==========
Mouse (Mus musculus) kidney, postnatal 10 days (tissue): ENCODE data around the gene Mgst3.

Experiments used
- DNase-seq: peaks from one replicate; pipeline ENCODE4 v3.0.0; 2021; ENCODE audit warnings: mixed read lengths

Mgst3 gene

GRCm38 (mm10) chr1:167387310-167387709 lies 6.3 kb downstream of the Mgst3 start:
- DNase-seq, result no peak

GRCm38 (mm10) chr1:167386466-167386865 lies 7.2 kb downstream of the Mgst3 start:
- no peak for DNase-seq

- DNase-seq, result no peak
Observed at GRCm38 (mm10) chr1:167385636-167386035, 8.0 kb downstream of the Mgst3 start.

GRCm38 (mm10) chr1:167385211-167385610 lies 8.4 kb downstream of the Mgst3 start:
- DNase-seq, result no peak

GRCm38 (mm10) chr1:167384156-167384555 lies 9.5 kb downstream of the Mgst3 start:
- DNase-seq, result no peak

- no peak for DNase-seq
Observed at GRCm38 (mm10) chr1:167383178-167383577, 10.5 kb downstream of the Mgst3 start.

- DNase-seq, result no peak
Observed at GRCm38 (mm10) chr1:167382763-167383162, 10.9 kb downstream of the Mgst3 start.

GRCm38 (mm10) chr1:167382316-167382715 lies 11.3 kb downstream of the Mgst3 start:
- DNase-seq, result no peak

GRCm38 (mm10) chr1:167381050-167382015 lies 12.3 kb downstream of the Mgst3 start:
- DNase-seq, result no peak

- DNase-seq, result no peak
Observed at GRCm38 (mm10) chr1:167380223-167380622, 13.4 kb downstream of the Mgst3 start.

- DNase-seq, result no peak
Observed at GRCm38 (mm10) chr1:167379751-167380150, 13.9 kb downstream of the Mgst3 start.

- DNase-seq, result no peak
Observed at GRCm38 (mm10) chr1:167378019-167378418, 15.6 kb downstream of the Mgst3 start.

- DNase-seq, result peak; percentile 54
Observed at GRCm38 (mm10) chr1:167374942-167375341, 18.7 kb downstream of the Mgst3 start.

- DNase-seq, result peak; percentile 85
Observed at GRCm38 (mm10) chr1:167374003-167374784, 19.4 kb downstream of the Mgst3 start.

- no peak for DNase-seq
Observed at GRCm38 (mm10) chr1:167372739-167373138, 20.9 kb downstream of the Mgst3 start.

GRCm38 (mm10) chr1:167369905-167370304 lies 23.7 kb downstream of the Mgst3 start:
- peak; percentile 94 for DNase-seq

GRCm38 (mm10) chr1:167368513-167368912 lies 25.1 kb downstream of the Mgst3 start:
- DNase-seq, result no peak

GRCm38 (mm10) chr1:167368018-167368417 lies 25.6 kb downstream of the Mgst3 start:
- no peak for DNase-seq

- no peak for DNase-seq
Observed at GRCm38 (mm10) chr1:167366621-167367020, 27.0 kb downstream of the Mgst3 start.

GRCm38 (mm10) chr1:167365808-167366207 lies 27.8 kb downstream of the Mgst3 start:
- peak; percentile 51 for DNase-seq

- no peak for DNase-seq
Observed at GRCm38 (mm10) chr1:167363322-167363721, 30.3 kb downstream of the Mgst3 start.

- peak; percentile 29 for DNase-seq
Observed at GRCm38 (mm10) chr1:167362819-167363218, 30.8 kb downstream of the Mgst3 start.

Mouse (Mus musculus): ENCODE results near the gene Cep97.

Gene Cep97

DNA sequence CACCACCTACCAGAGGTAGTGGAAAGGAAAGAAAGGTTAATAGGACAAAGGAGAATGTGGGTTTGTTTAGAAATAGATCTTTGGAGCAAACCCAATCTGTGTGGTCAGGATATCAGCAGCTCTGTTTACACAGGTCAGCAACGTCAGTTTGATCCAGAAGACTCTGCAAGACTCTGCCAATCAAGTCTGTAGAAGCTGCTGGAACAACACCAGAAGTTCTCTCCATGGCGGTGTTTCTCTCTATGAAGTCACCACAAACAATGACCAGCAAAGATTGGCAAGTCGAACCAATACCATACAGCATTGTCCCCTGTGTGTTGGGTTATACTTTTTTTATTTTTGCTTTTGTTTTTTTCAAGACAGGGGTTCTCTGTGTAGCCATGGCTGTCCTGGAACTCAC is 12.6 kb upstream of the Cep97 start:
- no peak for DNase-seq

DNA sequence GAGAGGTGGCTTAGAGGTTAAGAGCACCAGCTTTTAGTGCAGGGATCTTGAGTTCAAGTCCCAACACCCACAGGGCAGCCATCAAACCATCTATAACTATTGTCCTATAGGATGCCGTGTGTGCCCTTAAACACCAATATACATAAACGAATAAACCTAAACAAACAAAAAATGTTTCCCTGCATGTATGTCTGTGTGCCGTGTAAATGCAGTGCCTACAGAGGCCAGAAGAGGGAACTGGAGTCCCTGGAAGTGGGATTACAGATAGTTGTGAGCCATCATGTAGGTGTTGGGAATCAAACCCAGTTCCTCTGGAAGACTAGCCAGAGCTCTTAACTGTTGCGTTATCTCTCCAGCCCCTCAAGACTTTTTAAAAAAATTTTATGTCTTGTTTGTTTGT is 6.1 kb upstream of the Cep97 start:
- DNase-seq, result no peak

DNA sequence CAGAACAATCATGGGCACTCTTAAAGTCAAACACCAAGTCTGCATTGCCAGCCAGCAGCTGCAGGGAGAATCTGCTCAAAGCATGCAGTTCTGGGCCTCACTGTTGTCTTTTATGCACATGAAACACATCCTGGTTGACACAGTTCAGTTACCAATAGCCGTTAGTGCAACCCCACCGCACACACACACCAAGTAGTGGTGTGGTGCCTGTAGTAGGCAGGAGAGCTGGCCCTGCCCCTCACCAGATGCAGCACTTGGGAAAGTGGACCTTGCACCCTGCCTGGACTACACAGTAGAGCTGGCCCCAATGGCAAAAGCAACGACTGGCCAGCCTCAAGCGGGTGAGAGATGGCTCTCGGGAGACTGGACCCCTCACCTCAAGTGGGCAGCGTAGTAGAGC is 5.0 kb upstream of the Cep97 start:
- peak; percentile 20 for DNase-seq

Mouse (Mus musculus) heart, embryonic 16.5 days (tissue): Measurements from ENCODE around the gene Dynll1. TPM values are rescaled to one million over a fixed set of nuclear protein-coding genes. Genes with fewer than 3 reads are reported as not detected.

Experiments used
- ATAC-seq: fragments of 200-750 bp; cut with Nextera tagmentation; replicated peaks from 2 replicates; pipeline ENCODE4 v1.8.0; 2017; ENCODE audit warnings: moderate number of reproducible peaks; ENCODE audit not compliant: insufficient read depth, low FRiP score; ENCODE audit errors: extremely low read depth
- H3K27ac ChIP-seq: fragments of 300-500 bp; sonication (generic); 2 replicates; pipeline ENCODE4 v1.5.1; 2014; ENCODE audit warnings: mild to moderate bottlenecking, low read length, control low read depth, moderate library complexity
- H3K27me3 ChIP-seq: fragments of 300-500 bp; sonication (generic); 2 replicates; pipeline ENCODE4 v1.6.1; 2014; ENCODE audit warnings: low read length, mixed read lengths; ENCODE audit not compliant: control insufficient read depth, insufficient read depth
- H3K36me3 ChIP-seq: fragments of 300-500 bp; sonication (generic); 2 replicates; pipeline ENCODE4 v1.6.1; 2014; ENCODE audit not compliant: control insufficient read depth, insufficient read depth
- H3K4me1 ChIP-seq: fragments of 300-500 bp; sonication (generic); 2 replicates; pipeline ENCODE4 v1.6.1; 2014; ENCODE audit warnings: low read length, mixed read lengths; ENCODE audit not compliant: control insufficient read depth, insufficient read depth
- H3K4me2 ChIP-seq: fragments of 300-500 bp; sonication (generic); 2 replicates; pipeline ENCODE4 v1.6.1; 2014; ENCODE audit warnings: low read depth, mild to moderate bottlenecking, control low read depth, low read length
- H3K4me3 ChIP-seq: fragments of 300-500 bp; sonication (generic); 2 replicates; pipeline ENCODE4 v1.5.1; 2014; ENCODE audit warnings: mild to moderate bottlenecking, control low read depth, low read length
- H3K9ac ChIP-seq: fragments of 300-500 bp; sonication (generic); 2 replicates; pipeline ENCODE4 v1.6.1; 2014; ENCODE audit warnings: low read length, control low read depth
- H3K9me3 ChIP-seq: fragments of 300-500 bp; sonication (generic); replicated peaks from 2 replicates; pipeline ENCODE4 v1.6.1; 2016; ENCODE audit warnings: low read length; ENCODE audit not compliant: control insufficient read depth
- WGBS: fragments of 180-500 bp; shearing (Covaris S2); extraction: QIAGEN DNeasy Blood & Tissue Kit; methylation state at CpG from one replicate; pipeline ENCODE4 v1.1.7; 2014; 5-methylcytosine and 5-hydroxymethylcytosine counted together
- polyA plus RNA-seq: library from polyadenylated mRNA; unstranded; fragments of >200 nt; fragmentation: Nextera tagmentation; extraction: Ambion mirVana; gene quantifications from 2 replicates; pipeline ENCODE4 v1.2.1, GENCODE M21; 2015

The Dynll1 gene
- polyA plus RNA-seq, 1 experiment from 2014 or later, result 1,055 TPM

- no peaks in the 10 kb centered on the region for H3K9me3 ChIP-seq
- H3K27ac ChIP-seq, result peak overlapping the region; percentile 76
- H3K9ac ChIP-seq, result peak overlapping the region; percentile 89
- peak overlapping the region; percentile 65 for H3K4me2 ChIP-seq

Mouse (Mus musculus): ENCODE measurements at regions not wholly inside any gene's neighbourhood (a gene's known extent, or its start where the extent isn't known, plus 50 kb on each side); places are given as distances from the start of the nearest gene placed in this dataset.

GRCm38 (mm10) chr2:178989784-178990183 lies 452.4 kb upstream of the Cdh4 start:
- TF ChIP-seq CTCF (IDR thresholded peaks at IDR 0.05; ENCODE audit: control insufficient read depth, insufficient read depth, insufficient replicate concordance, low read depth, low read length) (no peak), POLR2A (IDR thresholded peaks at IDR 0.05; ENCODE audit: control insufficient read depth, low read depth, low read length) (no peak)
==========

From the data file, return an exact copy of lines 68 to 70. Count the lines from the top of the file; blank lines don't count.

- WGBS: fragments of 180-500 bp; shearing (Covaris S2); extraction: QIAGEN DNeasy Blood & Tissue Kit; methylation state at CpG from one replicate; pipeline ENCODE4 v1.1.7; 2014; 5-methylcytosine and 5-hydroxymethylcytosine counted together
- polyA plus RNA-seq: library from polyadenylated mRNA; unstranded; fragments of >200 nt; fragmentation: Nextera tagmentation; extraction: Ambion mirVana; gene quantifications from 2 replicates; pipeline ENCODE4 v1.2.1, GENCODE M21; 2015

The Dynll1 gene